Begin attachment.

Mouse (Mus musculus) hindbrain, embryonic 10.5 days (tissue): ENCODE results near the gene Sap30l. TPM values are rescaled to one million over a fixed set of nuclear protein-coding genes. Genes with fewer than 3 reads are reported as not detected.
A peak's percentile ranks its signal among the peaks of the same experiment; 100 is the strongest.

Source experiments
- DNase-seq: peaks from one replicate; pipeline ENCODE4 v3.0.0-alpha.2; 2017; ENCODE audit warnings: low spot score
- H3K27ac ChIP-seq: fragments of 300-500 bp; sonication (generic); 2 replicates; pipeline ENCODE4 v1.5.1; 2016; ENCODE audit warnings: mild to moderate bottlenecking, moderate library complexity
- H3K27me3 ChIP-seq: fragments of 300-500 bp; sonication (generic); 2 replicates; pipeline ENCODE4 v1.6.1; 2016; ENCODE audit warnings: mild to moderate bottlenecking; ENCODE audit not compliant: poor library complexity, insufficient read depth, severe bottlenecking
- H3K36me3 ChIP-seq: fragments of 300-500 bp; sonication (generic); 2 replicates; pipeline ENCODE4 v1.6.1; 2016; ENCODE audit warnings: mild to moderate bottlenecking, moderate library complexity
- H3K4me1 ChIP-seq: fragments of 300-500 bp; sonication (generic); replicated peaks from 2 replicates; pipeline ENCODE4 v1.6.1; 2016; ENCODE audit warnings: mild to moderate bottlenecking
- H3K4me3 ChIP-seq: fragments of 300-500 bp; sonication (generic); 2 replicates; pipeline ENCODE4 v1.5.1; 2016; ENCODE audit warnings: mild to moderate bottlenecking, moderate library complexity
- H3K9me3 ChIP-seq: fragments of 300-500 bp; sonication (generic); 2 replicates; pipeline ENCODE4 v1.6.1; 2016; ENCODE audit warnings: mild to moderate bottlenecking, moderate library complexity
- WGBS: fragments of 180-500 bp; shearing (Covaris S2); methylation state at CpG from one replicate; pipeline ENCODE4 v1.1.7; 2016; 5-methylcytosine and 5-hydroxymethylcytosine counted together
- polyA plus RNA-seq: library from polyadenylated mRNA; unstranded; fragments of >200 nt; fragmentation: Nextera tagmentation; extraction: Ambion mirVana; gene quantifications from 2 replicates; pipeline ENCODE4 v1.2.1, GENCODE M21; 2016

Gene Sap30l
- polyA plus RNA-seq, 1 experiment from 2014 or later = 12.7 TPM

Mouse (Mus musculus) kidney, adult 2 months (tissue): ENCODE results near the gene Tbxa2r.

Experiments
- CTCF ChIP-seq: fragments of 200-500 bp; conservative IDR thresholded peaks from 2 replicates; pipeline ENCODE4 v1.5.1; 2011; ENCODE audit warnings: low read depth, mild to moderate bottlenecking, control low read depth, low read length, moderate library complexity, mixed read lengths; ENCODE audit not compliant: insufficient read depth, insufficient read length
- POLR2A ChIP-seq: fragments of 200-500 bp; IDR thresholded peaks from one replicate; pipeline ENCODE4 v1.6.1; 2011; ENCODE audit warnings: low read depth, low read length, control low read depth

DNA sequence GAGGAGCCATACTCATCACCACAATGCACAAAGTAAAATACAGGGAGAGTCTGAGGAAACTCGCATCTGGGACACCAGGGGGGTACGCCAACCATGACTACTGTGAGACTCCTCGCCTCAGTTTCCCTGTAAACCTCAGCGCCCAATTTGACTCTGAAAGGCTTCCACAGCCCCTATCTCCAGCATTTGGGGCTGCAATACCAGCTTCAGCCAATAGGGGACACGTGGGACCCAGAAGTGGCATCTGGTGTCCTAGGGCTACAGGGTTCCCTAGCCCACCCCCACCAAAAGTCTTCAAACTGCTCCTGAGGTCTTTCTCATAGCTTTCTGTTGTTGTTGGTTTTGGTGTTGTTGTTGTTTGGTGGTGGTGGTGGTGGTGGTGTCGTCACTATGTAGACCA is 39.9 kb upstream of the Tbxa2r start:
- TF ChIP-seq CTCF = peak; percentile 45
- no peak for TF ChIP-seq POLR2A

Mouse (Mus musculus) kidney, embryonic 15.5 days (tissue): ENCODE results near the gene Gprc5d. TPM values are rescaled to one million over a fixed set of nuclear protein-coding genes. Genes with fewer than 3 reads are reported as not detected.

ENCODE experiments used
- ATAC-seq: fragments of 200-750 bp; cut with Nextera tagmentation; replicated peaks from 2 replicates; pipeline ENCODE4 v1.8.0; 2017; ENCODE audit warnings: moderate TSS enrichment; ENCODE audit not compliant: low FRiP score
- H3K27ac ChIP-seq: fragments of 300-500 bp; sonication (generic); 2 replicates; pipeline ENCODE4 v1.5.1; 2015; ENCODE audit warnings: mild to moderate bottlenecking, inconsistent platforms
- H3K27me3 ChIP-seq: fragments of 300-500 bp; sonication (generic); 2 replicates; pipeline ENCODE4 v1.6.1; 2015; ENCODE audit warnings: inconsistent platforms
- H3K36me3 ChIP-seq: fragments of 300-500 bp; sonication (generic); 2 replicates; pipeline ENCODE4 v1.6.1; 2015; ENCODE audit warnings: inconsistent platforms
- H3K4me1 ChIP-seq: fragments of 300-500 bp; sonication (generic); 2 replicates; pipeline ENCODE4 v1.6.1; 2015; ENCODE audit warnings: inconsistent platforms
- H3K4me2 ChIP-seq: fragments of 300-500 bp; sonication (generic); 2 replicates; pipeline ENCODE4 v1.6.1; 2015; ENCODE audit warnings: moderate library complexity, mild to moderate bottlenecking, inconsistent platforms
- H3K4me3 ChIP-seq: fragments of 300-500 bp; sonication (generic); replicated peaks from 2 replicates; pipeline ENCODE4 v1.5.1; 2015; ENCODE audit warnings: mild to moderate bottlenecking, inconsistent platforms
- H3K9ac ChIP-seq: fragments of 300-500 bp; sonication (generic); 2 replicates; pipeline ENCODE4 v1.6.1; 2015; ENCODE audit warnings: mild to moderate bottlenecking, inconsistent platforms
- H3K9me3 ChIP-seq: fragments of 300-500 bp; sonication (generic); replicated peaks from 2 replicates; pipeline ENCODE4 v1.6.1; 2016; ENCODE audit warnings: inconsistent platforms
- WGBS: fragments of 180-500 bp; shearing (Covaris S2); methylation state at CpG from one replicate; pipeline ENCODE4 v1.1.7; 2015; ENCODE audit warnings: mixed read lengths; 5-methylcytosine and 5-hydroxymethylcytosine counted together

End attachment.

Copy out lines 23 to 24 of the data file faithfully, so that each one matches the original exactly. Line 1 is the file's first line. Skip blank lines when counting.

ENCODE experiments used
- ATAC-seq: fragments of 200-750 bp; cut with Nextera tagmentation; replicated peaks from 2 replicates; pipeline ENCODE4 v1.8.0; 2017; ENCODE audit warnings: moderate TSS enrichment; ENCODE audit not compliant: low FRiP score